In the embodiment of FIG. 2, switch 210 is a MOSFET. One advantage of using a MOSFET as switch 210 is that in comparison to the forward voltage drop across rectifying diode 110 in FIG. 1, there can be a lower and more stable voltage drop across a conducting MOSFET having a low channel resistance. An N channel MOSFET can be used to provide a lower channel resistance than a P channel MOSFET of the same size.

In the embodiment of FIG. 2, MOSFET switch 210 is turned or left on only to raise the secondary output voltage when a positive potential difference is induced across secondary inductor 214 and the secondary output voltage is below the desired potential. Then, the potential at positive terminal 222 of secondary inductor 214 will be raised above that of positive terminal 221 of primary inductor 213 by the amount of the positive potential difference induced across secondary inductor 214 minus the voltage drop across conducting MOSFET switch 210. The number of turns in secondary inductor 214 relative to the number of turns in primary inductor 213 is chosen such that the potential at positive terminal 222 of secondary inductor 214 can be raised at least as high as the desired secondary output voltage, taking into account the voltage drop across conducting MOSFET switch 210.

In the embodiment of FIG. 2, when a positive potential difference is induced across secondary inductor 214 but the secondary output voltage is not below the desired potential, MOSFET switch 210 is turned or left off. However, the positive potential difference induced across secondary inductor 214 forward biases the intrinsic body diode of the MOSFET. Then, the potential at positive terminal 222 of secondary inductor 214 cannot be raised above that of positive terminal 221 of primary inductor 213 by more than the positive potential difference induced across secondary inductor 214 minus the forward voltage drop of the intrinsic body diode of MOSFET switch 210. MOSFET switch 210 is designed such that the forward voltage drop of the intrinsic body diode of MOSFET switch 210 is greater than the voltage drop across MOSFET switch 210 when MOSFET switch 210 is conducting in the region in which it operates in this embodiment, therefore, the potential at positive terminal 222 of secondary inductor 214 cannot be raised above the potential of positive terminal 222 when MOSFET switch 210 is turned on. The number of turns in secondary inductor 214 relative to the number of turns in primary inductor 213 can be chosen such that the potential at positive terminal 222 of secondary inductor 214 is not raised above the desired secondary output voltage when MOSFET switch 210 is off.

In an alternative embodiment, switch 210 comprises two N channel MOSFETs. Then, under the operating conditions described in the previous paragraph, the intrinsic body diodes of the two N channel MOSFETs are in a back to back configuration such that neither of these diodes becomes forward biased.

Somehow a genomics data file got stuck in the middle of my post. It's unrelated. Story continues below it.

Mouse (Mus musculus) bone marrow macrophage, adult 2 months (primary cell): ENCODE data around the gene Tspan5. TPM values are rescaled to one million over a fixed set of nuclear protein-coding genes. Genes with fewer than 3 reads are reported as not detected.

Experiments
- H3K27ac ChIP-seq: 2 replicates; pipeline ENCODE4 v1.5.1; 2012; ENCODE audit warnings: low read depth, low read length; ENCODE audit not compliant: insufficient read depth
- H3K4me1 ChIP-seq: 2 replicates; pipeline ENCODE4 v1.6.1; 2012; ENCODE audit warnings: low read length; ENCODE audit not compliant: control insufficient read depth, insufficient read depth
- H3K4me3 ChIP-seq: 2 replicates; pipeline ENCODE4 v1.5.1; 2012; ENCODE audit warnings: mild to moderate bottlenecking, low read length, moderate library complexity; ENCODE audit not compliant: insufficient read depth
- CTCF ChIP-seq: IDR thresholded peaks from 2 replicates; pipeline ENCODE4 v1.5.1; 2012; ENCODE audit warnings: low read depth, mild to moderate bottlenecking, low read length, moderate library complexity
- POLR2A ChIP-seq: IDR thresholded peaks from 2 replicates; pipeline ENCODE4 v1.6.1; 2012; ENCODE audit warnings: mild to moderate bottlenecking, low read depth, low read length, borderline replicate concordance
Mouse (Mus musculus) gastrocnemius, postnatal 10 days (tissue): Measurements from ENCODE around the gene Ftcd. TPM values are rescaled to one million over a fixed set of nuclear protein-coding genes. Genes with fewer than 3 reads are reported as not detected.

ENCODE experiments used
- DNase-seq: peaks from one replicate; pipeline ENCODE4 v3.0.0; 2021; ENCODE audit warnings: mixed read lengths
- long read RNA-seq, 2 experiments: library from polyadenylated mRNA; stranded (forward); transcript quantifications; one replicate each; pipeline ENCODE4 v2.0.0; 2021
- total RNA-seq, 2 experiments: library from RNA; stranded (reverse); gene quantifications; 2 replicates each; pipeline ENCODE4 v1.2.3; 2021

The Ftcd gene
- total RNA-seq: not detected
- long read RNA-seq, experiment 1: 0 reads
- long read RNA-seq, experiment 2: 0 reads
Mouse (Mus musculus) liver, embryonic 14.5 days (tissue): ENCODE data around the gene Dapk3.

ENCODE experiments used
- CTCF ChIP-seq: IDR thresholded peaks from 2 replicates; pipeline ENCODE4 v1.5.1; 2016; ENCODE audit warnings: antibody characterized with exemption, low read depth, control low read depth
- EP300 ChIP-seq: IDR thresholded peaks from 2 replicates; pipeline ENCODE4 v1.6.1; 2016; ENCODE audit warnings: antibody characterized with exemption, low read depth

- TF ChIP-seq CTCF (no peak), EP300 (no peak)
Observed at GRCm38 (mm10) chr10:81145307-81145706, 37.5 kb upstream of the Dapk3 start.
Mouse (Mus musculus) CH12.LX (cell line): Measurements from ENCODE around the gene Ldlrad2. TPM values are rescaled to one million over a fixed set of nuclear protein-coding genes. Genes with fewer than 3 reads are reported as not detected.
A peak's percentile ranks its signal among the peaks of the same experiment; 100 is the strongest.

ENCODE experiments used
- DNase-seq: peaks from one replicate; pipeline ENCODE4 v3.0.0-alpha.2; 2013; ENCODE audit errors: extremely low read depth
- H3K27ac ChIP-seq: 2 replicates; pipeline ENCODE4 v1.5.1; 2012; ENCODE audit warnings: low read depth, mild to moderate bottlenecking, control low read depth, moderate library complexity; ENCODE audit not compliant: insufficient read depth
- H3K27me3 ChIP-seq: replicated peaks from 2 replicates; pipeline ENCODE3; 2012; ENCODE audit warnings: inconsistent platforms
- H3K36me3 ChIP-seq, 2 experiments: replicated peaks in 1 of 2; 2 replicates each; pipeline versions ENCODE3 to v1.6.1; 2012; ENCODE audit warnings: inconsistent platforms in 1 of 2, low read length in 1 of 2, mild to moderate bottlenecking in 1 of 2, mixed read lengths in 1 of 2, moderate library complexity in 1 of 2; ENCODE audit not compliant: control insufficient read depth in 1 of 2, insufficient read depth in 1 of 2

To illustrate the description of the operation of transformer 207 when switch 210 is a MOSFET, consider an embodiment in which the desired primary output voltage is 1.8V, the desired secondary output voltage is 2.5V, the number of turns in primary inductor 213 is eighteen, the number of turns in secondary inductor 214 is nine, the voltage drop across conducting MOSFET switch 210 is at most 0.2V, and the forward voltage across the intrinsic body diode of MOSFET switch 210 is at least 0.5V. When switch 204 opens and switch 205 closes, the 1.8V across primary inductor 213 induces a voltage of 0.9V across secondary inductor 214, assuming perfect efficiency of transformer 207. If the secondary output voltage is lower than 2.5V, MOSFET switch 210 is turned or left on, such that the potential at positive terminal 222 of secondary inductor 214 is raised to 2.7V minus the voltage drop across conducting MOSFET switch 210, resulting in the addition of charge to secondary capacitor 212 and an increase in the secondary output voltage. If, instead, the secondary output voltage is at least 2.5V, MOSFET switch 210 is turned or left off, such that the potential at positive terminal 222 of secondary inductor 214 is not raised above 2.5V.

Various embodiments of the present invention are possible to compensate for less than perfect efficiency of transformer 207. In one embodiment, the voltage drop across conducting MOSFET switch 210 is reduced by decreasing the channel resistance. In another embodiment, the number of turns in secondary inductor 214 is increased.